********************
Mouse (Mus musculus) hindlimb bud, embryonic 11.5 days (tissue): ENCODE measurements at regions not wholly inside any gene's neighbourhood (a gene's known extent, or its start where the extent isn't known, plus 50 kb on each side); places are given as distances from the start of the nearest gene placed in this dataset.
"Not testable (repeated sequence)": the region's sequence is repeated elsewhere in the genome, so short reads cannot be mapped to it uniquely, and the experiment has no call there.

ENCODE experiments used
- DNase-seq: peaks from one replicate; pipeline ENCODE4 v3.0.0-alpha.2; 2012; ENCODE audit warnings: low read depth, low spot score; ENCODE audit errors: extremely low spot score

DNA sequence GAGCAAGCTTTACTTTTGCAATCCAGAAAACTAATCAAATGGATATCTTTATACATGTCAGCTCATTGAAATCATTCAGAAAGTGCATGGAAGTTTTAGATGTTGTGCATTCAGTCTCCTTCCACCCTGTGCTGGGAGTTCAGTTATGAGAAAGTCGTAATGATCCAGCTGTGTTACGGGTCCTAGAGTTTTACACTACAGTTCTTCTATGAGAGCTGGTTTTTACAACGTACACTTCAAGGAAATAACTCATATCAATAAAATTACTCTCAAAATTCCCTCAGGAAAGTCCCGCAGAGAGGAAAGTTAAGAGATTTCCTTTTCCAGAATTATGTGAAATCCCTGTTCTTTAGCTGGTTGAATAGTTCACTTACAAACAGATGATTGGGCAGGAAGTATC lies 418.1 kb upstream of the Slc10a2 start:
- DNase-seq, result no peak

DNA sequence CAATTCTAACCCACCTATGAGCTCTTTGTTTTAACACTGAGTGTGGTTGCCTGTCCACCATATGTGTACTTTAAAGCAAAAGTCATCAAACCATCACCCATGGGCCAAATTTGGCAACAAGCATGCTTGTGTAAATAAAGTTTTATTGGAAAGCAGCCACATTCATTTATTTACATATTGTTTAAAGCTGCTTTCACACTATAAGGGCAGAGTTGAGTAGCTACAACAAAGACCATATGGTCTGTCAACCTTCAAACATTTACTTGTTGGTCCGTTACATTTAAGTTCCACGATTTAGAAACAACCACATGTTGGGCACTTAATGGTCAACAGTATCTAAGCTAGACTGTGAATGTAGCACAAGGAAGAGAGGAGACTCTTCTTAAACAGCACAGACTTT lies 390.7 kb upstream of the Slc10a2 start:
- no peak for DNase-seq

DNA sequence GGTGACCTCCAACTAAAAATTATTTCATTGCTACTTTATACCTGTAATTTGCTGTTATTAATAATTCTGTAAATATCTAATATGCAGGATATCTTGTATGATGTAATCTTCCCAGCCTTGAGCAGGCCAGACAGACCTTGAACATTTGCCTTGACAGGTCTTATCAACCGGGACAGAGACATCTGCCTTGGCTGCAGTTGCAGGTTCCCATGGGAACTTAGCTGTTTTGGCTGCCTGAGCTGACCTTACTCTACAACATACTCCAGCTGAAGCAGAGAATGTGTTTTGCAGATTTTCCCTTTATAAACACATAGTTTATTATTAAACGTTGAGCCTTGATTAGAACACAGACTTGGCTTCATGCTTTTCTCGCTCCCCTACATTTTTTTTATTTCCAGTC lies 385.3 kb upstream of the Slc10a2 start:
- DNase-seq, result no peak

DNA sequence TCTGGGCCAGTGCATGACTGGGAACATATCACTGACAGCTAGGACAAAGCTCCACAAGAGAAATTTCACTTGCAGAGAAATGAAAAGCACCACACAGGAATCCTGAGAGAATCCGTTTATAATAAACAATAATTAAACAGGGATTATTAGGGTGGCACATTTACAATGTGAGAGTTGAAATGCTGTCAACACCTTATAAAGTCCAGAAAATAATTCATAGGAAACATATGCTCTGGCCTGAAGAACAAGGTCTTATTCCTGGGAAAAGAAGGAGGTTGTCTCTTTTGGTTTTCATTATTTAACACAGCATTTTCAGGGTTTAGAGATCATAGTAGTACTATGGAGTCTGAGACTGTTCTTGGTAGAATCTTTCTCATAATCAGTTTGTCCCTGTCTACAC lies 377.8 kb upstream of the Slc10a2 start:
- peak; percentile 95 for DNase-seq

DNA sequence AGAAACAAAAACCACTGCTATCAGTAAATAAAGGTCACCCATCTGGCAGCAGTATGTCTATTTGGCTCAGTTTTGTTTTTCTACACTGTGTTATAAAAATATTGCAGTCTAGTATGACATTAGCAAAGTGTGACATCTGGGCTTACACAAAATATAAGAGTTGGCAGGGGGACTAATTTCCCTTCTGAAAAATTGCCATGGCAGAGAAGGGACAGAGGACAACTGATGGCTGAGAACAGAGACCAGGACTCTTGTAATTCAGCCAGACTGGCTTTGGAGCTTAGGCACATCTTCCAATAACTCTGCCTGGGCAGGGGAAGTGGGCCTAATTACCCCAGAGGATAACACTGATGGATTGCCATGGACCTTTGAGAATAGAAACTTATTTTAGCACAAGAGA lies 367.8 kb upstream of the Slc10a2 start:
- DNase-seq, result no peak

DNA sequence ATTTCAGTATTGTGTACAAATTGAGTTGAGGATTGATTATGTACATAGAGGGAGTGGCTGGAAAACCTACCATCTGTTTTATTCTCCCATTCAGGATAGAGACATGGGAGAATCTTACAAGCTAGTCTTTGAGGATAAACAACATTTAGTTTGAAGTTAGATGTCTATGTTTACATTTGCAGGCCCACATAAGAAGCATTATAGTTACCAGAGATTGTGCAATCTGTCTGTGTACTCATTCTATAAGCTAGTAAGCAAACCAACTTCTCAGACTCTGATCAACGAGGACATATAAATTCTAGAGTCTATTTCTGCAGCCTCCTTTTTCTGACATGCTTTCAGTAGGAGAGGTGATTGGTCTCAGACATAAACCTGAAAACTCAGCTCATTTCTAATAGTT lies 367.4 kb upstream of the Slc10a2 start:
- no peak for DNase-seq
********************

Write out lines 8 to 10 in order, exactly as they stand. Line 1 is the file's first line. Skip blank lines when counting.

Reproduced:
- no peak for DNase-seq

DNA sequence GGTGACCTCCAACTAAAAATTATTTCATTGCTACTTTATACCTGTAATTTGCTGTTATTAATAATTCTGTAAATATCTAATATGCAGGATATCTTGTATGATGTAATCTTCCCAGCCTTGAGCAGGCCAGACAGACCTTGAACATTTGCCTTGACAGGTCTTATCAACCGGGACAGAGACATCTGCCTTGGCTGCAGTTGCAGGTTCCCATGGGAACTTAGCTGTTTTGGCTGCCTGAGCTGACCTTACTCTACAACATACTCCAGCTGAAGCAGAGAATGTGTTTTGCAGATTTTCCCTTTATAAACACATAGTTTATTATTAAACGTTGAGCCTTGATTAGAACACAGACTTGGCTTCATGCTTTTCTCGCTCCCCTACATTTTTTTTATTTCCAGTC lies 385.3 kb upstream of the Slc10a2 start:
- DNase-seq, result no peak